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4/30/20blog post

managing toddler behavior during quarantine

It’s been a long day - meals, diapers, clean-up, stories, play, more clean-up, tantrums, more clean-up and no break to go to the library, Target, or a friend’s house.  Add to that the worry that comes with the recent outbreak of COVID-19 and a husband who is now working overtime stocking shelves at a local grocery store. Now it’s 7:30 pm and you are running some bathwater while your toddler plays quietly in his bedroom.  Upon entering the room, you see crayon all over the wall and a toddler who is smiling with pride over his artwork.  You want to scream at him out of frustration and maybe the thought of swatting his bottom even crosses your mind, but instead you stop and take a deep breath before you respond.

You stop and breathe because you remember that the last time this happened, you screamed and immediately took the crayons away causing your toddler to drop to the ground and melt down. 

Why in the world would he write on the walls, AGAIN?!

What should we expect from toddlers?  To be honest, not much!  Toddler behavior can be surprising and frustrating.  Toddlers lack self-control. They like to explore the world and seek adventure. They spend a lot of time testing limits. 

Remember that these are “typical” behaviors for toddlers during normal circumstances. 

So, what’s going to happen during these abnormal times?  Well, their behaviors may change in response to the stress they feel in the environment.  They do not have the communication skills (words) to tell you that they sense the changes in their environment, so they may have even bigger reactions to small things and test the limits a little more. And these behaviors may drive you crazy when you are stuck inside.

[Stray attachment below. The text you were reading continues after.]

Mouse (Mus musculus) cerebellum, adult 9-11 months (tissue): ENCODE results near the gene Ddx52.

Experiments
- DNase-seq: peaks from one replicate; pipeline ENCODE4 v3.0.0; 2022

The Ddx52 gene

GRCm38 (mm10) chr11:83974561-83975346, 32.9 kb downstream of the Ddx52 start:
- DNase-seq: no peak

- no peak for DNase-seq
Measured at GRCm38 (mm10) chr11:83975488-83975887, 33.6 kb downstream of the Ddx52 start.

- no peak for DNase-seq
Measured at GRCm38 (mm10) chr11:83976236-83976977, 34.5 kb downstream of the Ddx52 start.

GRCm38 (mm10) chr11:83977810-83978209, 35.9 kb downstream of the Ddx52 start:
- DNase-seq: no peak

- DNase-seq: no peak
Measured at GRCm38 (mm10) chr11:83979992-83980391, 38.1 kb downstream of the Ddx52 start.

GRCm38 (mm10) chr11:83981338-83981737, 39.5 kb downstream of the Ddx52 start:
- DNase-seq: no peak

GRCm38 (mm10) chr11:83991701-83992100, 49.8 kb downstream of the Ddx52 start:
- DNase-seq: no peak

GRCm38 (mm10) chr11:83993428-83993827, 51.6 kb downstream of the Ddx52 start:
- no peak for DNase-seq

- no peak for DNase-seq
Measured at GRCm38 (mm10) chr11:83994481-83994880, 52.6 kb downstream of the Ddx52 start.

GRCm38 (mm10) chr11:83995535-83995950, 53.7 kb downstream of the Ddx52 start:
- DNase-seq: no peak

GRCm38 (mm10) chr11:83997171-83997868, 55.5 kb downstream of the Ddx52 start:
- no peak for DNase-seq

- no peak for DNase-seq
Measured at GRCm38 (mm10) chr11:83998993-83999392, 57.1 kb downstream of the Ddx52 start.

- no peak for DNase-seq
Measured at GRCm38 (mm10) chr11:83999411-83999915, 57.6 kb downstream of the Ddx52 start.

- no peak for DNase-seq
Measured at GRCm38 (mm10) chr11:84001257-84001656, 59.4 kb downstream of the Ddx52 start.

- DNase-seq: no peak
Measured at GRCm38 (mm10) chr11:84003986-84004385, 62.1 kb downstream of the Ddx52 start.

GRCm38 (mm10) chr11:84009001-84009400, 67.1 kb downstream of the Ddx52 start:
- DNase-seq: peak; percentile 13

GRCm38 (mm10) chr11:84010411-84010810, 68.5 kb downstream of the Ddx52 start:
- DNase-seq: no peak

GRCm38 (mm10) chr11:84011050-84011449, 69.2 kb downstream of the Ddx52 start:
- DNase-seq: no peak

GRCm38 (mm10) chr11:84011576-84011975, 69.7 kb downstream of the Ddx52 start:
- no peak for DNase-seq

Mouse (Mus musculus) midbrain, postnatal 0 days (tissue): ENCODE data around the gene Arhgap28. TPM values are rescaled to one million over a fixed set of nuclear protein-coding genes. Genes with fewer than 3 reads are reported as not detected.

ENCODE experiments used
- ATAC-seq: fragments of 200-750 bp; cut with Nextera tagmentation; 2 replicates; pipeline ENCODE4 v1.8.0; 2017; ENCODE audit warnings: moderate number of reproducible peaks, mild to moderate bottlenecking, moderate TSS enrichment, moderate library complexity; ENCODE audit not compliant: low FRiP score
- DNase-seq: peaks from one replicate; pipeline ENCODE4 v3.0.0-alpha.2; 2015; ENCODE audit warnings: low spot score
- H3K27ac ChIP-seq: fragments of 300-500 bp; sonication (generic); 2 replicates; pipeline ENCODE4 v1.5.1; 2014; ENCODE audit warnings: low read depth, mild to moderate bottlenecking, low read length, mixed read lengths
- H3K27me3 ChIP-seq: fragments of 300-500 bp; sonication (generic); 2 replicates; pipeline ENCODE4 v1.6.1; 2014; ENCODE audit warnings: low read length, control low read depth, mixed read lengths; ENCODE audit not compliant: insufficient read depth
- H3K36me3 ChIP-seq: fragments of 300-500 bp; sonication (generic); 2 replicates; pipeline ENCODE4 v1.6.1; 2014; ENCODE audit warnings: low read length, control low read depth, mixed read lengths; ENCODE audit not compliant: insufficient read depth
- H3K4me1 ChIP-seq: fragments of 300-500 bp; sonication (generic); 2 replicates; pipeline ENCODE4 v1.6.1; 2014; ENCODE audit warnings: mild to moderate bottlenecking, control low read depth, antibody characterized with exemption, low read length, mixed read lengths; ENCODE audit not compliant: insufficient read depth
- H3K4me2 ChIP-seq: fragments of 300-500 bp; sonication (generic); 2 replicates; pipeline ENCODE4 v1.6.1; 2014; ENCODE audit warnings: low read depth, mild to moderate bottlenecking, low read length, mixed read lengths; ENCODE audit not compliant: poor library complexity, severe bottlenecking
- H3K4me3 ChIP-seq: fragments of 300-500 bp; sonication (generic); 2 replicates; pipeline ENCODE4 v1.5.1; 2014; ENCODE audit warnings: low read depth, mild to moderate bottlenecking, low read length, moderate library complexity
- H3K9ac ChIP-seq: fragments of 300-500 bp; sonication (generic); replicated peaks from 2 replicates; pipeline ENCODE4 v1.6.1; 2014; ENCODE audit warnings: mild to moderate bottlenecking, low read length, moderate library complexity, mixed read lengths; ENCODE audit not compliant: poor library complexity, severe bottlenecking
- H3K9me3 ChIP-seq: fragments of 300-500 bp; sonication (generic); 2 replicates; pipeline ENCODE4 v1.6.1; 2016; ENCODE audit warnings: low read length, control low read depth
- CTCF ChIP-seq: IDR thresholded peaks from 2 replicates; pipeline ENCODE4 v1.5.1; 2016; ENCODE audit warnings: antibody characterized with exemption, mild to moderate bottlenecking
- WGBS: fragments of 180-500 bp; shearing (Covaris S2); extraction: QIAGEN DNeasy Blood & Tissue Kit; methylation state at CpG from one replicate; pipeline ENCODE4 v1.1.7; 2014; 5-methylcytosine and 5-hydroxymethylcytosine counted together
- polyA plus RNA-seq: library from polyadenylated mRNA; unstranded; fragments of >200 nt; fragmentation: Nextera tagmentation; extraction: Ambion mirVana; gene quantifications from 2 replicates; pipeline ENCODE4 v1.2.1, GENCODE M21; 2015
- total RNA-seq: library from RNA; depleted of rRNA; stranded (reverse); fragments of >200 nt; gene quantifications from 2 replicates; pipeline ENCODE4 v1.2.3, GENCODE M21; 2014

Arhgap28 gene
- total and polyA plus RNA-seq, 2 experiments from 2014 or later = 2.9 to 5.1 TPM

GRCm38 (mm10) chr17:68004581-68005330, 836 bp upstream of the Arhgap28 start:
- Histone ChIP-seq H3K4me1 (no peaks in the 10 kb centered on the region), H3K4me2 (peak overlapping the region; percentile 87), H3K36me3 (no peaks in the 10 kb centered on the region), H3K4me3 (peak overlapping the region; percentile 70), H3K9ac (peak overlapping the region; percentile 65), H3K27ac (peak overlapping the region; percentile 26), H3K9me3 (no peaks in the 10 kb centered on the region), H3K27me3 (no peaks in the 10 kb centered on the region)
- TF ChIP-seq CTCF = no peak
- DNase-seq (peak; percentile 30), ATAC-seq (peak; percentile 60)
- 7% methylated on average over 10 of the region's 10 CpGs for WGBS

The social isolation, lack of understanding of your child’s developmental level, and various other stressors may leave you responding in a more extreme way.

By understanding what we can expect, we can create an environment that prevents a lot of frustration and potential escalation to resorting to physical discipline and maybe even abuse during these high stress, isolating times.

  • Be consistent with your limit setting
  • Create a “yes” environment – make your home child-friendly which will allow you to spend less time trying to keep him away from things
  • Have a consistent routine
  • Reward and reinforce good behavior
  • Allow time to run and play – especially outdoors
  • Take care of yourself

It’s important to keep your expectations in check and be gentle with yourself as you adjust to the new normal.  You will get frustrated! There is no such thing as perfect parenting.

Dina Thurman, CPNP

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updates on COVID-19

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